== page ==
Black News and Black Views with a Whole Lotta Attitude
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Black News and Black Views with a Whole Lotta Attitude

#Attica45: Muhammad Ali Recites His Powerful Poem About the Attica Prison Uprising

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In 1972, one year after the Attica prison uprising, Muhammad Ali traveled to Ireland to fight Alvin Lewis. While there, he was interviewed by Cathal O’Shannon. Just as pretty as ever, “the Greatest” spoke on his boxing career, the importance of being Black (with a capital B), getting rid of our “slave” names, the Nation of Islam, racism, militarism, the historical oppression of the Irish people, and the ridiculousness of Tarzan and white Angel food cake.

It was an entertaining, insightful and hilarious interview (it can be watched in full here). By far, though, the most powerful moment of the interview came at the end when he recited the following poem.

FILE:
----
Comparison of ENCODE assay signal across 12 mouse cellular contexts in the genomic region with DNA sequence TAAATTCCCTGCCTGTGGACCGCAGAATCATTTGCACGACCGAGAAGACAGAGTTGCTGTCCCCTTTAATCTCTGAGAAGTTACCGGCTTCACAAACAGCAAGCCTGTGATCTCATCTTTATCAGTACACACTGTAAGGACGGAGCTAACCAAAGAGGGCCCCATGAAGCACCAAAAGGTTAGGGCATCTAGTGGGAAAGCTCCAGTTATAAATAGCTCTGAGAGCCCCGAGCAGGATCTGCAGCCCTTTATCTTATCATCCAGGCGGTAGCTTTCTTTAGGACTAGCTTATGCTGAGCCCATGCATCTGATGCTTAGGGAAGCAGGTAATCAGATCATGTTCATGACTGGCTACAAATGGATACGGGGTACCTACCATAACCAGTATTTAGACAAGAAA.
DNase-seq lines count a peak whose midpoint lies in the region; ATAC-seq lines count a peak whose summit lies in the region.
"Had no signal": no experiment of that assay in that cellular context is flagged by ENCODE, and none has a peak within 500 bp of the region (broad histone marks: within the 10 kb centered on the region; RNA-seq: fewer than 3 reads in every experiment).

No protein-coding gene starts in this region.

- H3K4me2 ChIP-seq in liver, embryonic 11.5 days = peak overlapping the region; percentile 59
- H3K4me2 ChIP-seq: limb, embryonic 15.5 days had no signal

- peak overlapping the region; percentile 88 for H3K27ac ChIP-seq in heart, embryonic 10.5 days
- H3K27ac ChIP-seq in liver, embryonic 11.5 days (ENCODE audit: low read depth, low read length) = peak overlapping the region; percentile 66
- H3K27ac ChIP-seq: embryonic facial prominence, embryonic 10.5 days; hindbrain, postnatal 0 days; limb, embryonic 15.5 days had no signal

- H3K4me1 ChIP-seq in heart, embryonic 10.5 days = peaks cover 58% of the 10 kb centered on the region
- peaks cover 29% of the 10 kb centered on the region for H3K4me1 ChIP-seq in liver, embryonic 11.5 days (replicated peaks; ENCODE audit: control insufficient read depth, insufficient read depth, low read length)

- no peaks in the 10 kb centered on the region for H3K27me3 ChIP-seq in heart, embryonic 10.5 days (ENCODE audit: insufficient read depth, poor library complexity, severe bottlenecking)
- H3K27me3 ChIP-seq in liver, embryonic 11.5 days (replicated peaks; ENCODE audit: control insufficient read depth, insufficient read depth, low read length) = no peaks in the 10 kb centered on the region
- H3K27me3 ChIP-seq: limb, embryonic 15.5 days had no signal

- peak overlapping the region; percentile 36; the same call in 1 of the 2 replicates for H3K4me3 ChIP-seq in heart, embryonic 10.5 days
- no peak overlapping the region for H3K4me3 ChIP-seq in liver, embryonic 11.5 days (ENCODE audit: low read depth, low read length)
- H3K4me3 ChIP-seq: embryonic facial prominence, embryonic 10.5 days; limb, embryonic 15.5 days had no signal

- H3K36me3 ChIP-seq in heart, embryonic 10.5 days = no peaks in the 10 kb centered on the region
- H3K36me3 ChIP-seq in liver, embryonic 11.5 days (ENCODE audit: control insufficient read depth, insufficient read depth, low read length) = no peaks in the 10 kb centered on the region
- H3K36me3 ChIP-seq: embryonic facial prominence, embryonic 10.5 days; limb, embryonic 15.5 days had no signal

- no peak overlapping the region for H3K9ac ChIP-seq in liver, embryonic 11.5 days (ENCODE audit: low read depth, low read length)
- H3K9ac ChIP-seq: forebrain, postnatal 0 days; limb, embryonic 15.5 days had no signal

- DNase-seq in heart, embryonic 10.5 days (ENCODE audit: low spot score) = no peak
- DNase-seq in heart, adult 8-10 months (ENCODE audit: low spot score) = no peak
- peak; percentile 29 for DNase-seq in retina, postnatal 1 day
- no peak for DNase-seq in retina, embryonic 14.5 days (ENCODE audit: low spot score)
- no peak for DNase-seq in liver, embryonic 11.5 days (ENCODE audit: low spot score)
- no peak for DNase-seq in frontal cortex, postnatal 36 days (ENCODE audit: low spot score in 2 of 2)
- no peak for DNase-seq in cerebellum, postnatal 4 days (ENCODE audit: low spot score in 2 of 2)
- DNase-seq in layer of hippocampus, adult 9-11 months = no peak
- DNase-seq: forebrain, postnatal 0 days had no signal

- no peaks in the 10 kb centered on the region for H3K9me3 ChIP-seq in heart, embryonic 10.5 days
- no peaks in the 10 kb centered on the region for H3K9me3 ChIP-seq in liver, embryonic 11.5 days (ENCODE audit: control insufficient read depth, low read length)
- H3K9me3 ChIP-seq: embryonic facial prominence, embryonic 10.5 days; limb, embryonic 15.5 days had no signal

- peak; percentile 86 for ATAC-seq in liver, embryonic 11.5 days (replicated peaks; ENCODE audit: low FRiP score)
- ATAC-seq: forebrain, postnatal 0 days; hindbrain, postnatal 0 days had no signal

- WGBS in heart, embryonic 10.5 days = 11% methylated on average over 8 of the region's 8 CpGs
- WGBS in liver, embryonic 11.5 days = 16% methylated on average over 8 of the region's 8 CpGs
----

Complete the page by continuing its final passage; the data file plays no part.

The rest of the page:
Watch the clip after this transcript.

For Attica.

Better far from all I see
To die fighting to be free
What more fitting end could be


Better surely than in some bed
Where in broken health I'm lead
Lingering until I'm dead

Better than with prayers and pleas
Or in the clutch of some disease
Wasting slowly by degrees


Better than by heart attack
Or some dose of drug I lack

Let me die by being Black.

Better far than I should go
Standing here against the foe
Is there sweeter death to know


Better than the bloody stain
On some highway that I'm lain
Torn by flying glass and pain

Better call on death to come
Than to die another dumb
Muted victim in the slum

Better than of this prison rot
If there's any choice I've got
Kill me here on the spot


Better for my fight to wage
Now while my blood boils with rage
Lest it cool with ancient age

Better violent for us to die
Than to Uncle Tom and try
Making peace just to live a lie


Better now that I say my sooth
I'm going to die demanding truth
While I'm still akin to youth

Better now than later on
Now that fear of death is gone
Never mind another dawn

*Machine gun fire*

They opened fire on them
But they died telling it like it was


Incarcerated people in 40 prisons in 24 states across the U.S. have initiated a work strike to coincide with the 45th anniversary of the Attica prison uprising, which began Sept. 9, 1971, and lasted four days.

Read more about the labor strike to end prison slavery here.